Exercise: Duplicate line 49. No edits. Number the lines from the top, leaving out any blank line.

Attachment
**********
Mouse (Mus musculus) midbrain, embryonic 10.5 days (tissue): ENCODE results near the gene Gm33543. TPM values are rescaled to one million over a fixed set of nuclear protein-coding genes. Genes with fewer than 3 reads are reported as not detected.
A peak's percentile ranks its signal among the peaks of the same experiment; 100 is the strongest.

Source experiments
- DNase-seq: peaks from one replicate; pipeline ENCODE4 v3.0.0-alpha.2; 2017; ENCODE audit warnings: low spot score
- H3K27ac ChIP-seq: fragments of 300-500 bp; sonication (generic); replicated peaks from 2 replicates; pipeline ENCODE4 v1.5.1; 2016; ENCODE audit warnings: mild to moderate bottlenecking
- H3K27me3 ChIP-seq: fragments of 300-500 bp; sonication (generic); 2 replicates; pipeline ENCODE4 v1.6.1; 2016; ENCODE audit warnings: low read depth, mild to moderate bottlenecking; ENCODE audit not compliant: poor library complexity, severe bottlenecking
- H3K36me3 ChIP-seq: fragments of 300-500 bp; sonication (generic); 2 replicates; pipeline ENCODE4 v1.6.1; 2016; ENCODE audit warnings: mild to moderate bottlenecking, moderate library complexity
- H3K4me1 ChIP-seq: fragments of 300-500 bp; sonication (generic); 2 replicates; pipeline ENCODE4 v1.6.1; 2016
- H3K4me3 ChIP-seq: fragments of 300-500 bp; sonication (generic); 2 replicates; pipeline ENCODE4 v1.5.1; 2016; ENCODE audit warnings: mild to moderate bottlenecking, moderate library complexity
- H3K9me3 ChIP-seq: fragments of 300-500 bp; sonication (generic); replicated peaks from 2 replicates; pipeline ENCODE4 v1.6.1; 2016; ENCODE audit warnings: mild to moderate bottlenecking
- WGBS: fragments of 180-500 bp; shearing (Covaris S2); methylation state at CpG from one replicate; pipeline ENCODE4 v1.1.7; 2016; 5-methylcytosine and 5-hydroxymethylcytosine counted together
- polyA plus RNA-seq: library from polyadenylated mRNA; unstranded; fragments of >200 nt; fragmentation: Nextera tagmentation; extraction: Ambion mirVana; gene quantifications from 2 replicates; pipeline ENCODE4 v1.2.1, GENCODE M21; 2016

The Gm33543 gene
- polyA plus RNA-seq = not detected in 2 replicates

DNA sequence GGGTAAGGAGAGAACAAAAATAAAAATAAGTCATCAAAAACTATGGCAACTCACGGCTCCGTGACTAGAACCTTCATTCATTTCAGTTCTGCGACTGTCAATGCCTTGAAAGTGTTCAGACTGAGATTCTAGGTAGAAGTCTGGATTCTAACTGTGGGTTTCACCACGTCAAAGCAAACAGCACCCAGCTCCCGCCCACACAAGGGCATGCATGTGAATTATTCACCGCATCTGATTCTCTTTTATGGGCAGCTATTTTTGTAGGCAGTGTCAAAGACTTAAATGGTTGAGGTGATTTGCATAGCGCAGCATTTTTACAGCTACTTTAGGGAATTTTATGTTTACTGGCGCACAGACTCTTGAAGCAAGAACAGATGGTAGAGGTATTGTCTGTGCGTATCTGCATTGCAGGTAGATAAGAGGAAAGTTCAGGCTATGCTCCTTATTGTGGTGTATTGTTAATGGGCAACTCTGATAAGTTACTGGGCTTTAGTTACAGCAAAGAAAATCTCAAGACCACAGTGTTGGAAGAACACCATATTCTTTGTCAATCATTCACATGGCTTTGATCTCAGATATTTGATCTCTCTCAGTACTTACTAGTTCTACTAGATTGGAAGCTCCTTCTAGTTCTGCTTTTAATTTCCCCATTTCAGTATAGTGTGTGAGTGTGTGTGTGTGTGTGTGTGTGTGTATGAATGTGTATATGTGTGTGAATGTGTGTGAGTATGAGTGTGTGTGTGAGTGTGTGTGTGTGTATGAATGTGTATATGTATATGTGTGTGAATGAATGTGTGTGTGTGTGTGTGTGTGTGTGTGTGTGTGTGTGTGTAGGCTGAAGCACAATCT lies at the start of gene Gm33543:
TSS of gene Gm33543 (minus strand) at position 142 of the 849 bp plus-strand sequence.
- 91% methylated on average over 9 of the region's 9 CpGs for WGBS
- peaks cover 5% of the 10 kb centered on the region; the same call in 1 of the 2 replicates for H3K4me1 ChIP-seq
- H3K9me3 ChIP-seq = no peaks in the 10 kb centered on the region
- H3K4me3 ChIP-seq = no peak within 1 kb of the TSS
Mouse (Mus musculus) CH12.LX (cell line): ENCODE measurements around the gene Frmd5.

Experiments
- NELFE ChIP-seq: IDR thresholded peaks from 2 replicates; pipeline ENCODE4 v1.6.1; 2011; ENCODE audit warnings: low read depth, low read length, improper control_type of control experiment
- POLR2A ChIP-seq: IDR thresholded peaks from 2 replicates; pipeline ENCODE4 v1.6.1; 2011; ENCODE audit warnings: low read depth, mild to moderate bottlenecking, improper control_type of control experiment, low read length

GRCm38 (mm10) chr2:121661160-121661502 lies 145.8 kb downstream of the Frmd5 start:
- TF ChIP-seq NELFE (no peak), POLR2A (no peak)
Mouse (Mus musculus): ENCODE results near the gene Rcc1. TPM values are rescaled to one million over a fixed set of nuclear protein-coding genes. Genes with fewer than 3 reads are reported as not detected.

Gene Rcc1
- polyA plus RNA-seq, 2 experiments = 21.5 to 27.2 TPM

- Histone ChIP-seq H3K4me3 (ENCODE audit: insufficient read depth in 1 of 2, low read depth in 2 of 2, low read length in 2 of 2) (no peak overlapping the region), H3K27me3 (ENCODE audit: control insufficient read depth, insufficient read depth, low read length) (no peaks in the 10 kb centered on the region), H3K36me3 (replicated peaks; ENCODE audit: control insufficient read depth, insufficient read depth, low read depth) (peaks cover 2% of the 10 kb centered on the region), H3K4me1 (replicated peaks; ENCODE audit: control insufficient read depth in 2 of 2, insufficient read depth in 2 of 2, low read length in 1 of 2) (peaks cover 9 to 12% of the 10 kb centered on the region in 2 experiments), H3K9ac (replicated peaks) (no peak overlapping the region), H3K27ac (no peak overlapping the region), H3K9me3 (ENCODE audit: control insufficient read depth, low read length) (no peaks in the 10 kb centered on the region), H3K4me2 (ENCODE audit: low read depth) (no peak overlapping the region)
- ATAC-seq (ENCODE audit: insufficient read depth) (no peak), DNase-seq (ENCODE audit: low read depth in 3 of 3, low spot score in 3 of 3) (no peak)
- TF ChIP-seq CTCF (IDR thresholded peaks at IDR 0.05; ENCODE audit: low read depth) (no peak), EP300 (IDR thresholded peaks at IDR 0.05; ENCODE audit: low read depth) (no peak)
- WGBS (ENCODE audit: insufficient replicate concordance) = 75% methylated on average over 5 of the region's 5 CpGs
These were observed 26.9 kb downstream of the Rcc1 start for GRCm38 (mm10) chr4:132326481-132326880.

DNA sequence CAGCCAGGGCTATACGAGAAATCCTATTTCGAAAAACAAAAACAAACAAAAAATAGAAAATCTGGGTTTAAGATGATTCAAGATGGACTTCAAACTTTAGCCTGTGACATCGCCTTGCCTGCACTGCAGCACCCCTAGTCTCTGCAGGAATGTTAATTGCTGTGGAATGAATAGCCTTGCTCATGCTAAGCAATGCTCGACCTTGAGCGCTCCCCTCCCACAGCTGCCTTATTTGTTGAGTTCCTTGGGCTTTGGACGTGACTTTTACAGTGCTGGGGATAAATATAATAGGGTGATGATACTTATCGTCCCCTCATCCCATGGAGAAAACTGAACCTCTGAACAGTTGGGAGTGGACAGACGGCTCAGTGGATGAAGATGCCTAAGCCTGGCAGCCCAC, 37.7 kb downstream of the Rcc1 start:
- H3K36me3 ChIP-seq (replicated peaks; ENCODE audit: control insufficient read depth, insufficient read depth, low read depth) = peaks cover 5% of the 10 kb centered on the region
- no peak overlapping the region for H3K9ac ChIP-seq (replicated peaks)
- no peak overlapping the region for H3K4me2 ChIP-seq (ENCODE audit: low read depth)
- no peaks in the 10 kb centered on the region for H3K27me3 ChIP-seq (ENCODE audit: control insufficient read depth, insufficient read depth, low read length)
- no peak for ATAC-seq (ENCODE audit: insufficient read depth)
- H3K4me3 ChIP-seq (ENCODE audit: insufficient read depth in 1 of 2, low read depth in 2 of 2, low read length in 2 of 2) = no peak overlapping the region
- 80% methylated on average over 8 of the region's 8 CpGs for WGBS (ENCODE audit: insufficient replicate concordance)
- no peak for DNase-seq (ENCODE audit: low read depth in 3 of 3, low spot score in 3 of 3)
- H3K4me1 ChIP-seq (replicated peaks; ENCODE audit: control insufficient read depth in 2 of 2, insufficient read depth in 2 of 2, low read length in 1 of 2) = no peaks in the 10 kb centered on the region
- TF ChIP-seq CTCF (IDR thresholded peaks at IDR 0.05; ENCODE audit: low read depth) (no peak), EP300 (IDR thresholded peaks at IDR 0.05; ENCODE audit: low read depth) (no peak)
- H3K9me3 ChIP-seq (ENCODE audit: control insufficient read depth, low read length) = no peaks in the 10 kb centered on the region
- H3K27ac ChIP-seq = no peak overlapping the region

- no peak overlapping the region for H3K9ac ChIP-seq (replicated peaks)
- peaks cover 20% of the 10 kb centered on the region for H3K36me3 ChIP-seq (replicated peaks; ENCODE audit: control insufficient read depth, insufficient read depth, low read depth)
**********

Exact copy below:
- peaks cover 20% of the 10 kb centered on the region for H3K36me3 ChIP-seq (replicated peaks; ENCODE audit: control insufficient read depth, insufficient read depth, low read depth)